Monday, 9 June 2014

DSA congratulates chairman, Angus Graham OAM



Down Syndrome Australia (DSA) is delighted to congratulate our inaugural Chairman, Mr Angus Graham, on being awarded the Medal in the Order of Australia in the 2014 Queen’s Birthday Honours.

Mr Graham was instrumental in bringing Down Syndrome Australia to life three years ago and in his time as Chair has steered the organisation through many challenging times.

Angus has brought both professional expertise and personal passion to the role, and has dedicated countless hours to ensuring the voice of people with Down syndrome and their families is heard on the national stage.

Down Syndrome Australia was formed three years ago by the state and territory Down syndrome associations to ensure people with Down syndrome had a national voice and to promote genuine community inclusion for people with a disability. DSA works hard to advocate for change and to challenge community perceptions about Down syndrome.

Angus’ passion for change and commitment to community is evident in his many volunteer roles. As the attached biography demonstrates, Angus’s commitment to community has taken many forms including as Chair of the Leukaemia Foundation of Australia and a past Director of the Melbourne Football Club.

It was however, the birth of the third of his four daughters in 2004 that prompted the focus on improving the lives of people with disability. Henrietta was born with Down syndrome, and it has been for her and other people with Down syndrome that Angus has worked so hard to ensure the existence of a national organisation.

Together with his wife Natalie, Angus has worked tirelessly to improve the economic and social inclusion of people with Down syndrome. While Natalie has served on the Board of Down Syndrome Victoria for many years (four (4) as president), Angus has provided support and leadership through his chairing the Down Syndrome Victoria pilot ‘Mentoring Connections’ program from 2007-2009, his service to Bayley House since 2006 (currently Chairman), his work on the Fundraising Committee of the Financial Markets Foundation for Children and the Mary Jane Lewis Scholarship Foundation, just to mention a few.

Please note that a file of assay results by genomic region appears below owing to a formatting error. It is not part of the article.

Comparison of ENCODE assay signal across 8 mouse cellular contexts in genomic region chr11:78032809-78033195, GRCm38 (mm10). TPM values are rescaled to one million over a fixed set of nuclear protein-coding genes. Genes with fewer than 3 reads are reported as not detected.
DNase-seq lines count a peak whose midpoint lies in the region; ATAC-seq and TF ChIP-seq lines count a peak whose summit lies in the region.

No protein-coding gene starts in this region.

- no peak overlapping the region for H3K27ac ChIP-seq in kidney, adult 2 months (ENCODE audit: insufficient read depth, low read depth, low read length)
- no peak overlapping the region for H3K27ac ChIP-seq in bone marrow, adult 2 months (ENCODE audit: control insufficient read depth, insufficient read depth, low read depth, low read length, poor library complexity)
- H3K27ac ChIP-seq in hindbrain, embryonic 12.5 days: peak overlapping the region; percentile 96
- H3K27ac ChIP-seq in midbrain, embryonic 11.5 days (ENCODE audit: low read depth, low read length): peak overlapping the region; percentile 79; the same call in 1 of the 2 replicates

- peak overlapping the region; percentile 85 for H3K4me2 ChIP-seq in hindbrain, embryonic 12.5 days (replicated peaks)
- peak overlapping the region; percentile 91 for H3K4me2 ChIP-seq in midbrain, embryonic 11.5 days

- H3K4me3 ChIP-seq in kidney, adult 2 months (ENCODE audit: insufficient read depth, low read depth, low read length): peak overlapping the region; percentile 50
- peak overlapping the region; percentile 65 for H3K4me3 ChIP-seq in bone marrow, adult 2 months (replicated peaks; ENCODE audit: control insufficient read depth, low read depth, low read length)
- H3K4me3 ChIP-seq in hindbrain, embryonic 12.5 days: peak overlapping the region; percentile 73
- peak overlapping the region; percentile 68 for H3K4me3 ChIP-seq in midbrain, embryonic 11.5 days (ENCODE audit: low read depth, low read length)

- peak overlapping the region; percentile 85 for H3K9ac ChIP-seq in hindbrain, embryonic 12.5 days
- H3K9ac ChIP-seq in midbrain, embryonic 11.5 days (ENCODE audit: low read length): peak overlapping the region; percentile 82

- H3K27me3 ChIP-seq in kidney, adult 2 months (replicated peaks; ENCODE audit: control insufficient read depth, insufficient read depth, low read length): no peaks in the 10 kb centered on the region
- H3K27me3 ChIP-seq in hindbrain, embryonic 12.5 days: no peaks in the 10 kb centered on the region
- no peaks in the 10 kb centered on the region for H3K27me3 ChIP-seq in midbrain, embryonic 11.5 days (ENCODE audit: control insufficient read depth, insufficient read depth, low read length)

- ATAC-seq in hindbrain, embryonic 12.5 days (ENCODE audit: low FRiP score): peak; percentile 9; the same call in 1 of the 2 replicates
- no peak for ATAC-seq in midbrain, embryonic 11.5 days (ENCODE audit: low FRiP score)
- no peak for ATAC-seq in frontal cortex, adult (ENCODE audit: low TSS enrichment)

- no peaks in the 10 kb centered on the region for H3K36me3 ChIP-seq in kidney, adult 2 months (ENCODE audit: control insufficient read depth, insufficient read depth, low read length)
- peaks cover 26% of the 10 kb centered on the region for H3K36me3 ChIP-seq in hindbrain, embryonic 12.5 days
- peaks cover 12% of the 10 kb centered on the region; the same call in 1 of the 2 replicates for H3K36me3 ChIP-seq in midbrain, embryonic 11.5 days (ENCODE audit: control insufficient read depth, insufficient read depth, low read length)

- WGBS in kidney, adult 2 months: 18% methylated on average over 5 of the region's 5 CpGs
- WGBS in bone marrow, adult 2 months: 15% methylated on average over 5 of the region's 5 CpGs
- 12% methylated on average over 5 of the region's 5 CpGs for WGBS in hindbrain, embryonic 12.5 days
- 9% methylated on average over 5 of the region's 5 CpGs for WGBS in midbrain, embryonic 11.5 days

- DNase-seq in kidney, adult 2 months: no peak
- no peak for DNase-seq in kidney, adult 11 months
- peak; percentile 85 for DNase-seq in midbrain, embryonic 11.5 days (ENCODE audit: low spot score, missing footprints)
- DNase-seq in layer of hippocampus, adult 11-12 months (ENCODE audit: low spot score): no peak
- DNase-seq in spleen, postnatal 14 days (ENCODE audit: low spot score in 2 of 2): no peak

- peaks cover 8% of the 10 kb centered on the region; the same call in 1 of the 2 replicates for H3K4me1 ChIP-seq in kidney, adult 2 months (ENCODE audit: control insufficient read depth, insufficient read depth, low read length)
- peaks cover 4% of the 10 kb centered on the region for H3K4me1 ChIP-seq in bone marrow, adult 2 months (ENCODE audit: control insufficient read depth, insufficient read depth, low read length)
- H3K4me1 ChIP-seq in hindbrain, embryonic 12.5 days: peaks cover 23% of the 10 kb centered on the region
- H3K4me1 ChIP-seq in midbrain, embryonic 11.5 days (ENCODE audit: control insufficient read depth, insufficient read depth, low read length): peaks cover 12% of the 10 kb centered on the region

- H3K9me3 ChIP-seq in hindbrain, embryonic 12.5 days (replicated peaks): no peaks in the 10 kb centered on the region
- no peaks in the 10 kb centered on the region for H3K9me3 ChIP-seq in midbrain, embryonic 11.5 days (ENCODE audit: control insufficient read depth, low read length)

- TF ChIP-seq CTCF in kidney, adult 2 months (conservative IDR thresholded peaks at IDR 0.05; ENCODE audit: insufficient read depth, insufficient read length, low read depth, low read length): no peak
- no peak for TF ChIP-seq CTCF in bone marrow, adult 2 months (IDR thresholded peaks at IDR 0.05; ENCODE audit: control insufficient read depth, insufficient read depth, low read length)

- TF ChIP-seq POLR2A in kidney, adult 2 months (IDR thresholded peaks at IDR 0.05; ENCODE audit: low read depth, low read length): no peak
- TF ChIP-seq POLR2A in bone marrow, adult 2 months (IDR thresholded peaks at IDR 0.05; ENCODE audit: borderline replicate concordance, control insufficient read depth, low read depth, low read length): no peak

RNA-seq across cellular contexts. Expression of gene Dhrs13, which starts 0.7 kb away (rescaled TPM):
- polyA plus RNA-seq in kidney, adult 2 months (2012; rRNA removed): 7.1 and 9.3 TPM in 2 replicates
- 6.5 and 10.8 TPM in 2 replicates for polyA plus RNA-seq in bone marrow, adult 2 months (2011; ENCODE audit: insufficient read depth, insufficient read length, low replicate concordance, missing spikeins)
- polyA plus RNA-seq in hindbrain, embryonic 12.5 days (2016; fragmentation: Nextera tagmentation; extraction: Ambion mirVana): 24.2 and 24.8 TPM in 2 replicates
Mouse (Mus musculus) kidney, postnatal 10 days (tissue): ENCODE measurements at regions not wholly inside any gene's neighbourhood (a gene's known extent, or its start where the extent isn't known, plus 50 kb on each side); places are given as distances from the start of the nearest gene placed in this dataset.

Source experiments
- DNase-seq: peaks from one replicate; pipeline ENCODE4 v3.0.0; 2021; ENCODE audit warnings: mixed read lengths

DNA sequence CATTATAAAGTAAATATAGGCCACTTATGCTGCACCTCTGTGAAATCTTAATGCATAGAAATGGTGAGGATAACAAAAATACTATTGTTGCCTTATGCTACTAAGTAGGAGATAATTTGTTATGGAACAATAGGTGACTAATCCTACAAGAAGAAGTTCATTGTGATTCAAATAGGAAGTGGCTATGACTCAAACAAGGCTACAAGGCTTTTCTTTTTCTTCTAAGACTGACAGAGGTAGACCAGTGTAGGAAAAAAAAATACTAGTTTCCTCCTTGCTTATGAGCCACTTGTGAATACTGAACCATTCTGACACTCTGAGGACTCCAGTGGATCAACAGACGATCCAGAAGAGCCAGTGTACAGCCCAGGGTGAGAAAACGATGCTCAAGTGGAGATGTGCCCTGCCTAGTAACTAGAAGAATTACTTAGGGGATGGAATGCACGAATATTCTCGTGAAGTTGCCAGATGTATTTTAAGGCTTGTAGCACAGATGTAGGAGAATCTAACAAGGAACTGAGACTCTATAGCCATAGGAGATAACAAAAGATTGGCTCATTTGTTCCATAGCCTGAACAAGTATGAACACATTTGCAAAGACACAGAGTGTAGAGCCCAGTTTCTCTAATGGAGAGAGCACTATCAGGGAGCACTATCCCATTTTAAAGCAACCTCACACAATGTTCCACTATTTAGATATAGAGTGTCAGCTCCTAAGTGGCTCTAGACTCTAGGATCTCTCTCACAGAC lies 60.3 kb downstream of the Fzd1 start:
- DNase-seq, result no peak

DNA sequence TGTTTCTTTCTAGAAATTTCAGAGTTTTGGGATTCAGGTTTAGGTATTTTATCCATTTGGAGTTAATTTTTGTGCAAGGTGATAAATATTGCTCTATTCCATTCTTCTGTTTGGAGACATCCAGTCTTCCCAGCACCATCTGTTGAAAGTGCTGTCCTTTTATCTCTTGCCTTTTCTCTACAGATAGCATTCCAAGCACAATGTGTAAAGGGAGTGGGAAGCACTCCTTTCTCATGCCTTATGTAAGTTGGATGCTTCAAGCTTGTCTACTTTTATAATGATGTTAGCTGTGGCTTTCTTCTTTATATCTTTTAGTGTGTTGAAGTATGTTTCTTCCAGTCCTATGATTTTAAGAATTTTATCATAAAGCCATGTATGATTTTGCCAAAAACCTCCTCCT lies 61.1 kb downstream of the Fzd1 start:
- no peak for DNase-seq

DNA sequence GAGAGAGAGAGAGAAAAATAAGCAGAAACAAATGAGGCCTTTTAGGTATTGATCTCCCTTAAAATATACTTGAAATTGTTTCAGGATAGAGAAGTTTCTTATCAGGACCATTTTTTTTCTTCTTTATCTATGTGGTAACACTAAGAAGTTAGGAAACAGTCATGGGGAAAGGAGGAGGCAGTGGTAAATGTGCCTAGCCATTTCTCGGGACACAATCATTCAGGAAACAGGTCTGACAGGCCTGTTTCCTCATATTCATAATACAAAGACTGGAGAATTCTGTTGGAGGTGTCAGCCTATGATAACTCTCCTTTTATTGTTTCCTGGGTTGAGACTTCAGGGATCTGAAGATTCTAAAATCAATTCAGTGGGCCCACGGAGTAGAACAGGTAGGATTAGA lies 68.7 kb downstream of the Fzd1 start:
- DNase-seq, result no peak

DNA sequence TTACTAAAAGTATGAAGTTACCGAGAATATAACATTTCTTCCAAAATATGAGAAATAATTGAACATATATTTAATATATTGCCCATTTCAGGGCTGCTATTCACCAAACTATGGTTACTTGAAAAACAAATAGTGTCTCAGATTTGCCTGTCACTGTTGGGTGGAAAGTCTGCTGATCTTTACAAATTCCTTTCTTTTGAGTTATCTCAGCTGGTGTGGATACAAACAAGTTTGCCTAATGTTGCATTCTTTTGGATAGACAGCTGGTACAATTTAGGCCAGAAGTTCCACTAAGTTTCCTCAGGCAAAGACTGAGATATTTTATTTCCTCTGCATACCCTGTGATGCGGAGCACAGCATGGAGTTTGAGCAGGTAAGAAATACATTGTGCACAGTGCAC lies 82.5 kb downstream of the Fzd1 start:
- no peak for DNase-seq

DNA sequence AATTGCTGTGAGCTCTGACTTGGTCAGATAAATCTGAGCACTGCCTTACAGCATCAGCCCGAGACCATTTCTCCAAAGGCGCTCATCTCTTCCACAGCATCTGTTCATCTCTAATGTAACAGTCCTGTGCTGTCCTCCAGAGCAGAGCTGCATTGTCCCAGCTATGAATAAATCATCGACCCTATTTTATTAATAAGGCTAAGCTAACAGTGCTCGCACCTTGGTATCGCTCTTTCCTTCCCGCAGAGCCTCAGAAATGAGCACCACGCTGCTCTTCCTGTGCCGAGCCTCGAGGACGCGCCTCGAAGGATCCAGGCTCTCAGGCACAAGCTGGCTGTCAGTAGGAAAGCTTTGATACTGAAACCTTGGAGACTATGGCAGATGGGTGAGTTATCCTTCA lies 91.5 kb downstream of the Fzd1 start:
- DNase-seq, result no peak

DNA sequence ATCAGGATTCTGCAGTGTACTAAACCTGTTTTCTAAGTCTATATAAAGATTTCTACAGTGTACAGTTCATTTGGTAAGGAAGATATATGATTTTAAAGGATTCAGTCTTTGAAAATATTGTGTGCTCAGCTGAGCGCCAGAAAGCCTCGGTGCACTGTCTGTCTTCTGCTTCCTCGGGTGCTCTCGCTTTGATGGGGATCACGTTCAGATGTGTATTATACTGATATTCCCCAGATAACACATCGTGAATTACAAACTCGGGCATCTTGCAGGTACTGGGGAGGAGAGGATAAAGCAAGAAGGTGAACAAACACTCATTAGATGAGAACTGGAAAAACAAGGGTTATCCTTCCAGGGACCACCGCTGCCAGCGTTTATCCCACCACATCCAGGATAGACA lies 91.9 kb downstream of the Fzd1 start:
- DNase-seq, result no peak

Angus and Natalie firmly believe in the value of an inclusive life as Henrietta’s busy life attests. Henrietta attends the same primary school as her sisters, is busy participating in a local ballet school and is currently learning to play netball at the local net-set-go program. Henni is expected to pull her weight with the household chores, she is just one of the ‘Graham Girls’. Of a weekend, Angus and his girls can quite often be found at the MCG in ‘the red and the blue’ hoping and cheering for the Demons to win a game (some things take longer than others, no matter how much you want it to happen!).

The acknowledgement of Mr Graham’s contribution is most welcome at a time when Down Syndrome Australia still finds itself without secure funding and so depends heavily on the support of volunteers.

“As one of many community organisations struggling for resources, Down Syndrome Australia is delighted that people who work quietly in the background to improve the lives of people with disability have their contribution recognised,” said Down Syndrome Australia CEO Catherine McAlpine.

“Down Syndrome Australia warmly congratulates Angus on his OAM award.”

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